White House aide fears for her job over rumors blaming her for ‘anonymous’ book
US President Donald Trump has an unpredictable negotiating style and likes to break with precedent. (AFP/File / SAUL LOEB)

The agents for a senior Trump administration official who warned about the president's fitness for office have, for the first time, denied the anonymous author's identity.

The denial came in response to a whisper campaign by White House officials and President Donald Trump's allies against a top National Security Council aide they're blaming for an anonymous New York Times op-ed and book, reported Politico.

“Over the past weeks and months, there has been continual speculation as to the identity of the author known as Anonymous,” said Javelin co-founder Matt Latimer, who brokered the book deal for “A Warning.”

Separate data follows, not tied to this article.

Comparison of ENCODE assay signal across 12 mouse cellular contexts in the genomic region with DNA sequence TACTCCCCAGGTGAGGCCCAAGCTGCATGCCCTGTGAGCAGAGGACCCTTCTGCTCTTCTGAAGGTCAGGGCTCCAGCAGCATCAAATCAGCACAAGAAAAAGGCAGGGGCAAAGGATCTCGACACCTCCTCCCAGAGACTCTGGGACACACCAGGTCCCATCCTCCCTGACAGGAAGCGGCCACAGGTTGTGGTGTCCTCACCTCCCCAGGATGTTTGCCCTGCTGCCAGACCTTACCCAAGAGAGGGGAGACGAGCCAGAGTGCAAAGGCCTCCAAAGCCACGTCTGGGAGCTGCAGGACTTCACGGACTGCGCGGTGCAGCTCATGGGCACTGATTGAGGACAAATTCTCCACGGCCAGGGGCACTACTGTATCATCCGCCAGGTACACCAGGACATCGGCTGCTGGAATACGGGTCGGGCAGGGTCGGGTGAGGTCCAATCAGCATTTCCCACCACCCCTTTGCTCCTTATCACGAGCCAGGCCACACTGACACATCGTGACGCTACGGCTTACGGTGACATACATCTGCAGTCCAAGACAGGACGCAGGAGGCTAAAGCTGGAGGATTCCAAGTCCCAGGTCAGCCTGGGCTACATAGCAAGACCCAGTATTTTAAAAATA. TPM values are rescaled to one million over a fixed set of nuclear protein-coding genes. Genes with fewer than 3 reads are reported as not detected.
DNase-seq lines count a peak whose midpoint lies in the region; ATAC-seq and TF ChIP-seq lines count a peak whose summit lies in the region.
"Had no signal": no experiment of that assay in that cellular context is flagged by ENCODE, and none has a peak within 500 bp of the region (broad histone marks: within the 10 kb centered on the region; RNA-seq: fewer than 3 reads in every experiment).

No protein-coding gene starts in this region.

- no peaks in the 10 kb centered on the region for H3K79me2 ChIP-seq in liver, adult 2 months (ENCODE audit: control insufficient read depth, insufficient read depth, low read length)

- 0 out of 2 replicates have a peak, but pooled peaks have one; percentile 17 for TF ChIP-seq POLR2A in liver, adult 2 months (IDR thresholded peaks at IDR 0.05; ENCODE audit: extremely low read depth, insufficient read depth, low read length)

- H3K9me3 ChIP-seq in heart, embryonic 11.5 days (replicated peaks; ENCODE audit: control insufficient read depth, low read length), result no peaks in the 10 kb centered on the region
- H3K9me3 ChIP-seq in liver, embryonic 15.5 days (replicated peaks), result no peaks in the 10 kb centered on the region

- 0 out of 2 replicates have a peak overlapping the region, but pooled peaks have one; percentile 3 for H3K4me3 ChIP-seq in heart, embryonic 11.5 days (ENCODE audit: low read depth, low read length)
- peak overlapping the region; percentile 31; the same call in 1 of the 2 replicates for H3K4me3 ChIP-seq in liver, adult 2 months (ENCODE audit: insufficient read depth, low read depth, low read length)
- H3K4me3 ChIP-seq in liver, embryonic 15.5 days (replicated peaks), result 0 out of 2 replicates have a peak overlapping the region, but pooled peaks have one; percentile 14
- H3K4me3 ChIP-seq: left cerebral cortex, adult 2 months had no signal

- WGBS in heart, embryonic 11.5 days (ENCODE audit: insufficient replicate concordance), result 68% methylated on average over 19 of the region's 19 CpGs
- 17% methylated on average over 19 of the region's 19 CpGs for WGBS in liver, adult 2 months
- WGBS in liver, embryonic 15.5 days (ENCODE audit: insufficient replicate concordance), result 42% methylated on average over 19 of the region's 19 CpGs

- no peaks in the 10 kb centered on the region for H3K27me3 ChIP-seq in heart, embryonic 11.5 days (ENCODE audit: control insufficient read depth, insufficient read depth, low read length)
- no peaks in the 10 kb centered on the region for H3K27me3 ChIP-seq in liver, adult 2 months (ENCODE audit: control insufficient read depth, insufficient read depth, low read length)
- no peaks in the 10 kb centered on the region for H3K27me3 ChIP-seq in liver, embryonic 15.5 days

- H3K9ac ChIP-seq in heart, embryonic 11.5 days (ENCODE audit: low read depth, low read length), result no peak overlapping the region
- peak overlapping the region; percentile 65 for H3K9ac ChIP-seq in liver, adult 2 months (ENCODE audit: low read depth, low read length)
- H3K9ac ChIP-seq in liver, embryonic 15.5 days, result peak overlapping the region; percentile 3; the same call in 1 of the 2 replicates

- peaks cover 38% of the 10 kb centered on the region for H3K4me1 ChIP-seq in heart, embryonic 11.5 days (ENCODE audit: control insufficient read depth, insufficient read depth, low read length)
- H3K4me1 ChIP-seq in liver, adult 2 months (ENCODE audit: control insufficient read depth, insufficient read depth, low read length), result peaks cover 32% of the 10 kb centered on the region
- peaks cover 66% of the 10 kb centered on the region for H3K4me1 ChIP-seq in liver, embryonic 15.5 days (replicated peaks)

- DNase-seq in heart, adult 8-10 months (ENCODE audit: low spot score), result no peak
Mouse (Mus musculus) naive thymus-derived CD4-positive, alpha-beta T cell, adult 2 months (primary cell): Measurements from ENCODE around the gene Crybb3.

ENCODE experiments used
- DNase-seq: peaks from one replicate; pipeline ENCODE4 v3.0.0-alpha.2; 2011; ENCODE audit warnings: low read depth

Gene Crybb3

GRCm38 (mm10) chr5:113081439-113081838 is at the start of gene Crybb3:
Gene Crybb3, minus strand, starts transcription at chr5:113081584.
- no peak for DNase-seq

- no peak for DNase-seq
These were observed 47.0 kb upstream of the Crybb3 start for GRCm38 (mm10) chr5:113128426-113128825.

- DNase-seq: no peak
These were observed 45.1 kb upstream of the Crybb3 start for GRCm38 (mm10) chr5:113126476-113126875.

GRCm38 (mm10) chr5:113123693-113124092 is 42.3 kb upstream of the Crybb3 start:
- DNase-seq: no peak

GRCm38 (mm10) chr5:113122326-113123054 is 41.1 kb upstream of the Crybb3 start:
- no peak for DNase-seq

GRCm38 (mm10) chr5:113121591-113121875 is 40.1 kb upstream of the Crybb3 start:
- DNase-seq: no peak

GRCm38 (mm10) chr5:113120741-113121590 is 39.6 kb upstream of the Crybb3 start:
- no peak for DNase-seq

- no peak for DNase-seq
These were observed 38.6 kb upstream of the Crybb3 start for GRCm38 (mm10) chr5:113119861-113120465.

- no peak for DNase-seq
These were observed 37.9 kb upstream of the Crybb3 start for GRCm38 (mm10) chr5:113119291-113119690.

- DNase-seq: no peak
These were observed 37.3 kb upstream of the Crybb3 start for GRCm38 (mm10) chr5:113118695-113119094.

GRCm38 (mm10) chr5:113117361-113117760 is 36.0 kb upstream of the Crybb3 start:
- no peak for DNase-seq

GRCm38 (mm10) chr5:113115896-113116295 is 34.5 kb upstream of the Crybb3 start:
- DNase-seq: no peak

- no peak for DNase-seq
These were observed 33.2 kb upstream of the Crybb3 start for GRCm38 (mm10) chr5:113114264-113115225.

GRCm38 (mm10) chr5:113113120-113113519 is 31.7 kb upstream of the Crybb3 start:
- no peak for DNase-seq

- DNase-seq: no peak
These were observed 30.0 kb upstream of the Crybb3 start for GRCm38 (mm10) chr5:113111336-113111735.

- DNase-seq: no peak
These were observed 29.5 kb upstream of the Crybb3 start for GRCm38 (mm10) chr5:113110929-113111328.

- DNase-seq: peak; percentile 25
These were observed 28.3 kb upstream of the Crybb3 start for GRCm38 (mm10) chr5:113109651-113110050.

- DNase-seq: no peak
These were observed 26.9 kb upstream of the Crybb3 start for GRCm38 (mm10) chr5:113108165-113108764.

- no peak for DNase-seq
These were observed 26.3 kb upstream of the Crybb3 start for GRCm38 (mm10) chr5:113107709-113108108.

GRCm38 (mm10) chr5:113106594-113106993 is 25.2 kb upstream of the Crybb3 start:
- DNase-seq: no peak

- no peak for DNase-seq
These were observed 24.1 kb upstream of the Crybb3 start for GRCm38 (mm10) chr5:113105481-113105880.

“We have heard various theories and conclusions based on ‘solid reporting,’" Latimer added in the statement. "We have politely declined to confirm or deny them. That was a decision we made in deference to our author and we had intended to stick by it. Now truly bizarre circumstances have forced us to change that position.”

Deputy national security adviser Victoria Coates has been the subject of rumors inside and outside the White House, and she had begun to fear for her job, but Latimer explicitly denied her involvement in the op-ed and book.

“To be very clear so there is no chance of any misunderstanding: Dr. Coates is not Anonymous,” Latimer said. “She does not know who Anonymous is. We have never discussed Anonymous ... with her prior to its publication. She did not write it, edit it, see it in advance, know anything about it, or as far we know ever read it.”